• Password
  • Connection Type – (there is a new connection  type of Cloud PDB)
  • Configuration File
  • Keystore Password

 

Step 2- Ensure the JCE Policy files are installed

Recall in the post on connecting SQLcl to Exadata Express we needed to install the JCE Policy Files, we need to do the same for SQLDeveloper.

Fortunately SQLDeveloper shows an error message which shows the location it is using to try and find the files.

Hmmm, that’s weird – that is the location I put the files for my SQLcl installation.

Ah! I realised my mistake, SQLDeveloper was already running when I installed the files for SQLcl, so I just needed to restart SQLDeveloper so it picked up the new JCE Policy files.

After a quick restart, everything looks ok

Now we just select the same client_credentials.zip file we used earlier for the SQLcl connection and enter the keystore password that was entered when you downloaded the credentials file.

Clicking the Test button shows we can connect ok!

Now we can save and open the connection and we should be good to go

In this example I connected as PDB_ADMIN, you can use the same technique to connect as your real development SCHEMA user.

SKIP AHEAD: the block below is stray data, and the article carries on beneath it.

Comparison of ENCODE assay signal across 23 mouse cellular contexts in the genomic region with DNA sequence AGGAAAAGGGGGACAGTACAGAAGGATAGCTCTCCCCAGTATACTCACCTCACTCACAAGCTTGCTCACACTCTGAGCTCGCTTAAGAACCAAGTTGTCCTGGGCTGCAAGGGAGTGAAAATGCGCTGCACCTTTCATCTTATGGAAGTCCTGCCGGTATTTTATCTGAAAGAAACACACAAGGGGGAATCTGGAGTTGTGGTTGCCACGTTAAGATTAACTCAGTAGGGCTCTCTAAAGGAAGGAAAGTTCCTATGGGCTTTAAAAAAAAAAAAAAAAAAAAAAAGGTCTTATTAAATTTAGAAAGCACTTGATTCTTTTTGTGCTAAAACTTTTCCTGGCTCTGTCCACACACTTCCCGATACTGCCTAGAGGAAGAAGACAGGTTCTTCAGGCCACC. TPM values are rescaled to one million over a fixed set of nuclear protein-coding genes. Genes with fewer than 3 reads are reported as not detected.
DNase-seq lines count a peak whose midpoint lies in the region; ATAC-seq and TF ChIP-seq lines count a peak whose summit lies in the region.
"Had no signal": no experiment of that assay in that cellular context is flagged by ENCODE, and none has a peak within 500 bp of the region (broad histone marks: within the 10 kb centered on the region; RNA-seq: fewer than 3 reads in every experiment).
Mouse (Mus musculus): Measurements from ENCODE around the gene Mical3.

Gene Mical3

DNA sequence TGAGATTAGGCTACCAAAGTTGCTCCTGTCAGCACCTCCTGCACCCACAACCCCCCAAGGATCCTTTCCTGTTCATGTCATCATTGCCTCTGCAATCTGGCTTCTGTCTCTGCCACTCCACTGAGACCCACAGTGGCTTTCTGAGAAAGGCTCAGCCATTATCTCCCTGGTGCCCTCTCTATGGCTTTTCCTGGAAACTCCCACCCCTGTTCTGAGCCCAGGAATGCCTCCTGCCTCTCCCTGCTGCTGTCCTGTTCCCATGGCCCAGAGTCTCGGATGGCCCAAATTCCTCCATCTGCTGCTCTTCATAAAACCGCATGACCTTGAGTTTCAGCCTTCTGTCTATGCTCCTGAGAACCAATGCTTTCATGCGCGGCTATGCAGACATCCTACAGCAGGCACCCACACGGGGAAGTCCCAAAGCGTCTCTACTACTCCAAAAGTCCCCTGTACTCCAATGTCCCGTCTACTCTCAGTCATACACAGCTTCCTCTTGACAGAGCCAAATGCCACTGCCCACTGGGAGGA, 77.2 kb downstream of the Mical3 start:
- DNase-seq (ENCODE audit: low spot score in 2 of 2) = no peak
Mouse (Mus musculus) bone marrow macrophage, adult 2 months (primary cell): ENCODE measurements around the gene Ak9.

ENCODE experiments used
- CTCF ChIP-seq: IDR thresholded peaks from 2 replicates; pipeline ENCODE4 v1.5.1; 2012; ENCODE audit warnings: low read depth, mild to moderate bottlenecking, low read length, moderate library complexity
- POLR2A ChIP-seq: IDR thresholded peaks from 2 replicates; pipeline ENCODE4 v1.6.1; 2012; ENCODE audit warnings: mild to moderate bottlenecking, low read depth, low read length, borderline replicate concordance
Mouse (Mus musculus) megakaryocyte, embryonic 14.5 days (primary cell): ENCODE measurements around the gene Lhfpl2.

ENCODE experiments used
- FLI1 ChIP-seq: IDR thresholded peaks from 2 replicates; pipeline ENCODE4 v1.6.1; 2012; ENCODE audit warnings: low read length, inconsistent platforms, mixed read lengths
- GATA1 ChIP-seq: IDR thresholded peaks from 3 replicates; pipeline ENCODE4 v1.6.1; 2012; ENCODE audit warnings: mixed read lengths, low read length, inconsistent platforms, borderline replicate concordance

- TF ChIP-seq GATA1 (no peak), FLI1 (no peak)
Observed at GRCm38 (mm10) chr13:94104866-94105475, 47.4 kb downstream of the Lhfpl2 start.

APEX 5.1 Early Adopter 2 Available

2016-11-10_15-14-47.png

Oracle have updated the Application Express Early Adopter instance to EA2, you can try it out here – https://apexea.oracle.com/

There are some fairly significant changes and enhancements in EA2 versus the EA1 release, particularly around the Interactive Grid feature (which every APEX developer can’t wait to get their hands on!). For example, the list below shows some very cool additions.

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There seem to have been some improvements to the Jet Charts too, this is shaping up to be the best APEX release ever IMHO.